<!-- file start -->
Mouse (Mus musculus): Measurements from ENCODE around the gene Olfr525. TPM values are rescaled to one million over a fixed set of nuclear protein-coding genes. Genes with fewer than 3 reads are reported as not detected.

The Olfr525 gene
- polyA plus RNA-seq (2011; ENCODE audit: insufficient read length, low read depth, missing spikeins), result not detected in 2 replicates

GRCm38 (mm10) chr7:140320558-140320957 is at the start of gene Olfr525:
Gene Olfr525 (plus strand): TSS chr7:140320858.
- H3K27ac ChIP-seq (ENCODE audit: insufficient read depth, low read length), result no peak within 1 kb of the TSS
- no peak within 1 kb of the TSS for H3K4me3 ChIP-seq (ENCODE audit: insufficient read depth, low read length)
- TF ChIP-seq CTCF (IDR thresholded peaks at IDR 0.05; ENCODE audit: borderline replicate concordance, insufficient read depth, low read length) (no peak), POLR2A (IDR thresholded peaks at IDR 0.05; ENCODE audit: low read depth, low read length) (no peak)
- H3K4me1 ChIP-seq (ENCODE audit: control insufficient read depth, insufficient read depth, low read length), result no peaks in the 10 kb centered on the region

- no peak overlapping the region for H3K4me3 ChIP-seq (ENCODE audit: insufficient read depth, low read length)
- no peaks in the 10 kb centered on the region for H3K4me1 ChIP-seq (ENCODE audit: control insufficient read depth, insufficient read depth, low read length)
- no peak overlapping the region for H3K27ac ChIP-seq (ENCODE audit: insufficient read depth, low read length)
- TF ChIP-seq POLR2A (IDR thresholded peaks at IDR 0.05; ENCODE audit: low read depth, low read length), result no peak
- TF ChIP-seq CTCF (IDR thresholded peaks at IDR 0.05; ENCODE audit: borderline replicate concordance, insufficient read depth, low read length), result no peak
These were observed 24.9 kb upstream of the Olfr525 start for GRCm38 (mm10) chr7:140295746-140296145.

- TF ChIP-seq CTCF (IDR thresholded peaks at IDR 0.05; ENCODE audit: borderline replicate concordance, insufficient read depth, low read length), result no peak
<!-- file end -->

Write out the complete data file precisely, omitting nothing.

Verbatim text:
Mouse (Mus musculus): Measurements from ENCODE around the gene Olfr525. TPM values are rescaled to one million over a fixed set of nuclear protein-coding genes. Genes with fewer than 3 reads are reported as not detected.

The Olfr525 gene
- polyA plus RNA-seq (2011; ENCODE audit: insufficient read length, low read depth, missing spikeins), result not detected in 2 replicates

GRCm38 (mm10) chr7:140320558-140320957 is at the start of gene Olfr525:
Gene Olfr525 (plus strand): TSS chr7:140320858.
- H3K27ac ChIP-seq (ENCODE audit: insufficient read depth, low read length), result no peak within 1 kb of the TSS
- no peak within 1 kb of the TSS for H3K4me3 ChIP-seq (ENCODE audit: insufficient read depth, low read length)
- TF ChIP-seq CTCF (IDR thresholded peaks at IDR 0.05; ENCODE audit: borderline replicate concordance, insufficient read depth, low read length) (no peak), POLR2A (IDR thresholded peaks at IDR 0.05; ENCODE audit: low read depth, low read length) (no peak)
- H3K4me1 ChIP-seq (ENCODE audit: control insufficient read depth, insufficient read depth, low read length), result no peaks in the 10 kb centered on the region

- no peak overlapping the region for H3K4me3 ChIP-seq (ENCODE audit: insufficient read depth, low read length)
- no peaks in the 10 kb centered on the region for H3K4me1 ChIP-seq (ENCODE audit: control insufficient read depth, insufficient read depth, low read length)
- no peak overlapping the region for H3K27ac ChIP-seq (ENCODE audit: insufficient read depth, low read length)
- TF ChIP-seq POLR2A (IDR thresholded peaks at IDR 0.05; ENCODE audit: low read depth, low read length), result no peak
- TF ChIP-seq CTCF (IDR thresholded peaks at IDR 0.05; ENCODE audit: borderline replicate concordance, insufficient read depth, low read length), result no peak
These were observed 24.9 kb upstream of the Olfr525 start for GRCm38 (mm10) chr7:140295746-140296145.

- TF ChIP-seq CTCF (IDR thresholded peaks at IDR 0.05; ENCODE audit: borderline replicate concordance, insufficient read depth, low read length), result no peak